In spite of the fact that numerous vehicle proprietors think they need to re-energize or “top off” their cooling framework with refrigerant on a standard or yearly premise, that is not the situation. A/C framework is a shut framework, and if there are no issues, coolant isn’t devoured by the vehicle, nor does it escape. Except if your auto’s A/C needs fix, there is no compelling reason to “top off” the framework. On the off chance that the cooling quits working yet the fan keeps on blowing warm air, a hole in a hose, connector or other piece of the framework is presumably the offender.
On hot, radiant days, barely any things are more disappointing than riding around in a vehicle with a nonfunctional cooling framework. In the event that your vehicle’s cooling framework blows just warm air on hot days, it’s presumably on the grounds that it is low on refrigerant, and the most probable reason is a hole some place in the framework.
Throughout the colder time of year, you may see that the defroster isn’t clearing hazed up windows; that is likewise a sign that you have a break. Most defrosters connect with the cooling to dehumidify the air. Issues with your vehicle’s A/C may likewise connote blower on condenser inconveniences that require proficient fix. Auto A/Cs are intricate frameworks, and there are various things that can turn out badly. This is particularly valid for forced air systems in more established vehicles.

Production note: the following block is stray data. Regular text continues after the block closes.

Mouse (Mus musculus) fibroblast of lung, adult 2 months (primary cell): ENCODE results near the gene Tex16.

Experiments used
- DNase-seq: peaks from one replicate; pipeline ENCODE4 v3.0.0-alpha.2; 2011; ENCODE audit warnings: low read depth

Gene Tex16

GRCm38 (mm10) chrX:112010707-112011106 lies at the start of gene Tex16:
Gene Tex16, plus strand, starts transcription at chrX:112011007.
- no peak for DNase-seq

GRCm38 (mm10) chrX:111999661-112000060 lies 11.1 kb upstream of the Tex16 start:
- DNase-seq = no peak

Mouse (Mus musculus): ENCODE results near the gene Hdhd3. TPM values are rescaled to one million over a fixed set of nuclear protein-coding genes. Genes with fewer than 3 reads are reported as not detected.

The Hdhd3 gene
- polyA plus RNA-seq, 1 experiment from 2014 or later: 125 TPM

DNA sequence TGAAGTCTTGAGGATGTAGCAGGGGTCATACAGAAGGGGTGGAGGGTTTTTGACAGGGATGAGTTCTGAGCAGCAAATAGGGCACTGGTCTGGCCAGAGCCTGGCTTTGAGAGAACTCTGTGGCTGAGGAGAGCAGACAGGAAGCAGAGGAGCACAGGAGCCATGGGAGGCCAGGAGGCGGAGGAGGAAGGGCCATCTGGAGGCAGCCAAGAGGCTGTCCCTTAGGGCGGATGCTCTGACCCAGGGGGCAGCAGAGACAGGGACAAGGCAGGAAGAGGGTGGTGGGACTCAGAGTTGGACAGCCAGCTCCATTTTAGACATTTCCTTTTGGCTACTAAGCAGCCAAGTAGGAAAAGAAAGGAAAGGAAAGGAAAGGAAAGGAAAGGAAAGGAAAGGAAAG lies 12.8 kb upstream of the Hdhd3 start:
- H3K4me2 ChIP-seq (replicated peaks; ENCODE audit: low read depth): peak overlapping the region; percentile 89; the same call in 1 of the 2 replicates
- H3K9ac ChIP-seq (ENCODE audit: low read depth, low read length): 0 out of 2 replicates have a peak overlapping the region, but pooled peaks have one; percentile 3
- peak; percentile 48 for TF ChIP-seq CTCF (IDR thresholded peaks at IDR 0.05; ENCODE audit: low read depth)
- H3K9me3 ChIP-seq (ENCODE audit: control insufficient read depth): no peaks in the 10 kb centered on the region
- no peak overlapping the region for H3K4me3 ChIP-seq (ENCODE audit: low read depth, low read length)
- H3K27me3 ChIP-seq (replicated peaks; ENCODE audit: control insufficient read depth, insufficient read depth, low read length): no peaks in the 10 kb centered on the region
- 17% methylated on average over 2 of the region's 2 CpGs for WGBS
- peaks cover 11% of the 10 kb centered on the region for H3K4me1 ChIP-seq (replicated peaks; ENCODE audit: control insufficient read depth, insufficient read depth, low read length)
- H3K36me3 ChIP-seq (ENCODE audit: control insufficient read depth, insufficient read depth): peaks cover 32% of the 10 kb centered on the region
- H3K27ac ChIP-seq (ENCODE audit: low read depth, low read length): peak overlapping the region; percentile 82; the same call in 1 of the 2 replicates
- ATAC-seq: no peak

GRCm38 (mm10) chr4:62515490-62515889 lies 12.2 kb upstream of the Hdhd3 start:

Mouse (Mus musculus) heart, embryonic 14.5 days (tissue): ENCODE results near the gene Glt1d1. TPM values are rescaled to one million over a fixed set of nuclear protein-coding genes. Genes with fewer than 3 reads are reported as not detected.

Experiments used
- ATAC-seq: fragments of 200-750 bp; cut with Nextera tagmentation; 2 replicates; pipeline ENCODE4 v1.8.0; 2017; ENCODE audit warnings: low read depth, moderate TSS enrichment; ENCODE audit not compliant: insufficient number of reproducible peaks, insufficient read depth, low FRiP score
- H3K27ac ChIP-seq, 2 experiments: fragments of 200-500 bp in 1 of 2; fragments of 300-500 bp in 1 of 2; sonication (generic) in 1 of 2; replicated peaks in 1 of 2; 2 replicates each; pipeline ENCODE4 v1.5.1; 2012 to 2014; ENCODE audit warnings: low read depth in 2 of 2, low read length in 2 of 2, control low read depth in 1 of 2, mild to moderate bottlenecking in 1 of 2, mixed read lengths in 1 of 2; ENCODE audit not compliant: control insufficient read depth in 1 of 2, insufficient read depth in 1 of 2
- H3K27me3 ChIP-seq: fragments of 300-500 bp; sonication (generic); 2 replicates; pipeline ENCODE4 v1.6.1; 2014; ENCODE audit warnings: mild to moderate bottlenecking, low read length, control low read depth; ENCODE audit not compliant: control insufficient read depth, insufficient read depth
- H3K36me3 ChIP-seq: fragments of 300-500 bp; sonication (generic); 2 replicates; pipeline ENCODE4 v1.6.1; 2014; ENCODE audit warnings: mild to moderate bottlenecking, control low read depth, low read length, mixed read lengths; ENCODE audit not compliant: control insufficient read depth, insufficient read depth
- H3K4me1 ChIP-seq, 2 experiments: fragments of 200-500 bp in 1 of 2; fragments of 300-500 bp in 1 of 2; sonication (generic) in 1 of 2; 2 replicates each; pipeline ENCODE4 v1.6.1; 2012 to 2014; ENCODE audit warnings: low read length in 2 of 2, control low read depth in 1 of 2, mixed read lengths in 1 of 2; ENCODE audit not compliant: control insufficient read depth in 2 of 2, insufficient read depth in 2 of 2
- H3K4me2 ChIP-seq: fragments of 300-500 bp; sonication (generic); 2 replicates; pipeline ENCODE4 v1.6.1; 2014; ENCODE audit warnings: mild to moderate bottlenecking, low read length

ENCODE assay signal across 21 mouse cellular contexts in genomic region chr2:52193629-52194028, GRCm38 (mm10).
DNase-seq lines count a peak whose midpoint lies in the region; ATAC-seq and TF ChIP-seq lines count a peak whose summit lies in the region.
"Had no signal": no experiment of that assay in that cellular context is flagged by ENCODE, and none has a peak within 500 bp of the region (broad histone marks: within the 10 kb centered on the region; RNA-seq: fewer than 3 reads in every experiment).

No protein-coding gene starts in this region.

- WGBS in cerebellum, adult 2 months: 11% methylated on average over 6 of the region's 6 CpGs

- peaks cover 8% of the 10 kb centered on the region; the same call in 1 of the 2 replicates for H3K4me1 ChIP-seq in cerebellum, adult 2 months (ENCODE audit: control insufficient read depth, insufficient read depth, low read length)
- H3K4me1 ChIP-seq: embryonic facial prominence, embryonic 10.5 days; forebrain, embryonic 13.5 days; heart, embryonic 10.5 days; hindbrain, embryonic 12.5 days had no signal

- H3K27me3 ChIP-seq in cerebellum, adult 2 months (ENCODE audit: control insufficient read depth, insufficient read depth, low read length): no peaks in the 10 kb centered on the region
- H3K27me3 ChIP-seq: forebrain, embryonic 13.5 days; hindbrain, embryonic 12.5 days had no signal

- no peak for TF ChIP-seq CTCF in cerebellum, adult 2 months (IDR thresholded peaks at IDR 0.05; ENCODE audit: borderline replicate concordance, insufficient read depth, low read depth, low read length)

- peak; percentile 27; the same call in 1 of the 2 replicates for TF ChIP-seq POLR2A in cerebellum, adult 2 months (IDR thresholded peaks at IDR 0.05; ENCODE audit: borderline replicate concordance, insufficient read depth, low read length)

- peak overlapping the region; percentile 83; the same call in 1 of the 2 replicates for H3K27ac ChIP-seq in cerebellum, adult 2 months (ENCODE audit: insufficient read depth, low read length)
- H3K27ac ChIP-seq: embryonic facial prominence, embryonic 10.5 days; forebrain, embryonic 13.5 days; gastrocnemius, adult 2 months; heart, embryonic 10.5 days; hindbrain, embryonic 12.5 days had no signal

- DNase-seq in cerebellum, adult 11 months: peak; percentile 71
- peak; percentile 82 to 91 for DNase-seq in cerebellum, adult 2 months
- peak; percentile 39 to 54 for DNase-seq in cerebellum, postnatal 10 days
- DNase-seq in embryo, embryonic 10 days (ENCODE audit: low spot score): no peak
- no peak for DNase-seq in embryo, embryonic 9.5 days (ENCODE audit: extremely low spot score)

On the off chance that there is a hole in a hose or elsewhere in the A/C, the framework on most present day vehicles is intended to close down once the refrigerant level drops to a specific level to forestall harm to the cooling blower. The blower compresses the refrigerant and keeps it streaming all through the framework. When there isn’t sufficient refrigerant in the A/C, genuine blower harm may happen. As a rule, blower fix is very costly and best to keep away from at whatever point conceivable.
Note that we are discussing “refrigerant,” not Freon, the brand name for a sort of refrigerant that is not, at this point produced in the U.S. since it can harm the ozone layer. Contemporary vehicles utilize a refrigerant known as R-134. R-134a refrigerant may likewise be utilized in certain vehicles.